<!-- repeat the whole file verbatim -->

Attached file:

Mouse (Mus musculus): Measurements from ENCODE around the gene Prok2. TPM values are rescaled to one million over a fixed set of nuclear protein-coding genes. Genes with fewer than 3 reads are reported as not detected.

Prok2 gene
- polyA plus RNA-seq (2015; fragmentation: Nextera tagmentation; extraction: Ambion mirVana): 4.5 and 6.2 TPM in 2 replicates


Mouse (Mus musculus): Measurements from ENCODE around the gene Prok2. TPM values are rescaled to one million over a fixed set of nuclear protein-coding genes. Genes with fewer than 3 reads are reported as not detected.

Prok2 gene
- polyA plus RNA-seq (2015; fragmentation: Nextera tagmentation; extraction: Ambion mirVana): 4.5 and 6.2 TPM in 2 replicates